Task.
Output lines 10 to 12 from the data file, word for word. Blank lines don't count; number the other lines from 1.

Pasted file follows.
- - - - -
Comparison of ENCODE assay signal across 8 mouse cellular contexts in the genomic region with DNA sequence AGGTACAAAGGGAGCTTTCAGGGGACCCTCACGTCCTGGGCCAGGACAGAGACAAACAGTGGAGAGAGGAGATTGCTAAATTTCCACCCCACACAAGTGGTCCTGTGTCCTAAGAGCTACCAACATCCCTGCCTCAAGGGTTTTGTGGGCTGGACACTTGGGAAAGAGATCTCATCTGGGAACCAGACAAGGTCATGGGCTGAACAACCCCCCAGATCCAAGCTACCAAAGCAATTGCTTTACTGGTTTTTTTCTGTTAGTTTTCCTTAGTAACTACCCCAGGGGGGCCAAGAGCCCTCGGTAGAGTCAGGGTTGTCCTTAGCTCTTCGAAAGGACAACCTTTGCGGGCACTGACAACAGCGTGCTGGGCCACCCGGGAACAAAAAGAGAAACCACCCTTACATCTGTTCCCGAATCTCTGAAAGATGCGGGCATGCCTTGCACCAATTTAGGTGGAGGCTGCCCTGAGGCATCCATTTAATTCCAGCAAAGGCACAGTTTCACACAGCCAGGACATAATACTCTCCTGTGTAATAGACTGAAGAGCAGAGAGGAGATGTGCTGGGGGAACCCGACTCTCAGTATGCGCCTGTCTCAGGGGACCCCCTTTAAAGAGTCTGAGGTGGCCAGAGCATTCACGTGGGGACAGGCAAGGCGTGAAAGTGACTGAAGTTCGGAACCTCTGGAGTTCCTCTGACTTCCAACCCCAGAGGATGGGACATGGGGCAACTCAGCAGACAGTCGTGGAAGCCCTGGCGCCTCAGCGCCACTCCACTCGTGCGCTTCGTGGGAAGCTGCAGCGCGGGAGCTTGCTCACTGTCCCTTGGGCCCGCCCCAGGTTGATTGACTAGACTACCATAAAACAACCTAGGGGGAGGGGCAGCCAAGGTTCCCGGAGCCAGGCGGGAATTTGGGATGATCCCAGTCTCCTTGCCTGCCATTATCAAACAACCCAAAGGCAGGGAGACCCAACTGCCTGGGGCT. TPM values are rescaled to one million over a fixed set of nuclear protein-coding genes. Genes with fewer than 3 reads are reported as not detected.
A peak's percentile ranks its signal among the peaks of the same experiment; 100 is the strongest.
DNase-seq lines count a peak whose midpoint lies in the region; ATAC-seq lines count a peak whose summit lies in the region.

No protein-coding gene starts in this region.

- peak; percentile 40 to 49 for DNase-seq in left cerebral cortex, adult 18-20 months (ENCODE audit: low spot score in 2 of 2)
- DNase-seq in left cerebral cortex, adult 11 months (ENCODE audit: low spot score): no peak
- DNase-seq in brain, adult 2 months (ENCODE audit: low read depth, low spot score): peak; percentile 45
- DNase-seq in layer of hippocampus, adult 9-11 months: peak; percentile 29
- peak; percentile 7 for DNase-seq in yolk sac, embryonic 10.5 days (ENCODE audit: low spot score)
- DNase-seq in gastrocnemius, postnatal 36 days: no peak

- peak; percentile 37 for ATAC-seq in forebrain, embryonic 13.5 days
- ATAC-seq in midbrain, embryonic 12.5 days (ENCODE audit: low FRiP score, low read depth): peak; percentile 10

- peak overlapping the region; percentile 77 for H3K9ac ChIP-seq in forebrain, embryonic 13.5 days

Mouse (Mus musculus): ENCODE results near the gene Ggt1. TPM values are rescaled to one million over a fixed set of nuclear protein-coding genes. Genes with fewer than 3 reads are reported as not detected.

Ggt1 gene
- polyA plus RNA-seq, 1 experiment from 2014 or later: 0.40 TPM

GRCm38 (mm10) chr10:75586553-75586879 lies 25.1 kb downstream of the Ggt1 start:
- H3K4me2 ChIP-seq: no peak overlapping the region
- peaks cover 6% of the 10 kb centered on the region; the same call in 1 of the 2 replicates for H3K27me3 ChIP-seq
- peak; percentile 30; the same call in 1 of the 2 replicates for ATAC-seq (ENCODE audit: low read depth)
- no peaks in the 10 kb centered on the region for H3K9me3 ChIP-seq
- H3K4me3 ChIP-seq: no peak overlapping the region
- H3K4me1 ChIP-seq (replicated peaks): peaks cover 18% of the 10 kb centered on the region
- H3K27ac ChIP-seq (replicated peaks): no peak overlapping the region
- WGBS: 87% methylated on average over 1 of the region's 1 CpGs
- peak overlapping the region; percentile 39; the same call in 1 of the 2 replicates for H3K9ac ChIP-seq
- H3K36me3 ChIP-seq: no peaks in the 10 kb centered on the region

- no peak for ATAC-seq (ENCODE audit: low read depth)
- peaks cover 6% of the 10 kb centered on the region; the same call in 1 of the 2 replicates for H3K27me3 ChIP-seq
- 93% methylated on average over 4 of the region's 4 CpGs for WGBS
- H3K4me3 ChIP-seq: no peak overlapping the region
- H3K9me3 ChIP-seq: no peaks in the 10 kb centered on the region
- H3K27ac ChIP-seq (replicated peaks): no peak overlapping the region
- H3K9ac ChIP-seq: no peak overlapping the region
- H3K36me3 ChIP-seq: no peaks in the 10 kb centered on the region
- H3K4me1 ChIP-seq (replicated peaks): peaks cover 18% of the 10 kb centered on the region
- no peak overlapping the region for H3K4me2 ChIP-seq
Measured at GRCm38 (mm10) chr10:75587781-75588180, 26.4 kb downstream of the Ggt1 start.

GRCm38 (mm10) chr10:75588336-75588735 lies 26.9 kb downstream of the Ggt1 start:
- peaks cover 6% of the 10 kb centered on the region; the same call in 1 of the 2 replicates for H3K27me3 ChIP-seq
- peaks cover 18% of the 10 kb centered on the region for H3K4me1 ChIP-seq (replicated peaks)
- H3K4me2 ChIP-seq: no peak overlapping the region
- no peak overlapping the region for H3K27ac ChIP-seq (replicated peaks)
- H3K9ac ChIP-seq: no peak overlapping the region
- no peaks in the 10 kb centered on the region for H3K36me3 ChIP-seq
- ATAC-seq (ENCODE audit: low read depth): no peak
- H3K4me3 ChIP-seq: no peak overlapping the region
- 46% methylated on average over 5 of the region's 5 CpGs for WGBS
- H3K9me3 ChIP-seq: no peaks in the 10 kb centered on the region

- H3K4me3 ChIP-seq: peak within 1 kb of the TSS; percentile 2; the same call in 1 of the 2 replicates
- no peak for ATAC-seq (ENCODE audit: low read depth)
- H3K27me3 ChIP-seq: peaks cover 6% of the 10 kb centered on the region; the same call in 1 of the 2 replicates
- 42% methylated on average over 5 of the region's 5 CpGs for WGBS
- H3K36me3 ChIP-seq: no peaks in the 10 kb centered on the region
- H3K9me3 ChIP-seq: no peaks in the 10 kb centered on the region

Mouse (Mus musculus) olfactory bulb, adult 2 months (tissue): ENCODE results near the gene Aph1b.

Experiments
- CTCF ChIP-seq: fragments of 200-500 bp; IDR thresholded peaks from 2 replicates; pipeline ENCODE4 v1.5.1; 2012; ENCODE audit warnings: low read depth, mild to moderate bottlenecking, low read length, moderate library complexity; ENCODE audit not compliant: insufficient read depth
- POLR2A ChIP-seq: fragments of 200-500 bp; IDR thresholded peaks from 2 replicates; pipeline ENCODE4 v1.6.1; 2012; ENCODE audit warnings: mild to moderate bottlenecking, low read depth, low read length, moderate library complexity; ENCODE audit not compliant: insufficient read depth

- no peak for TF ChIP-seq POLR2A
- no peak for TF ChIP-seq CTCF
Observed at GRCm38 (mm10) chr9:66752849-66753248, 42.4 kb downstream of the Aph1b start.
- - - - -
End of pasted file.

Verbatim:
- DNase-seq in gastrocnemius, postnatal 36 days: no peak

- peak; percentile 37 for ATAC-seq in forebrain, embryonic 13.5 days
- ATAC-seq in midbrain, embryonic 12.5 days (ENCODE audit: low FRiP score, low read depth): peak; percentile 10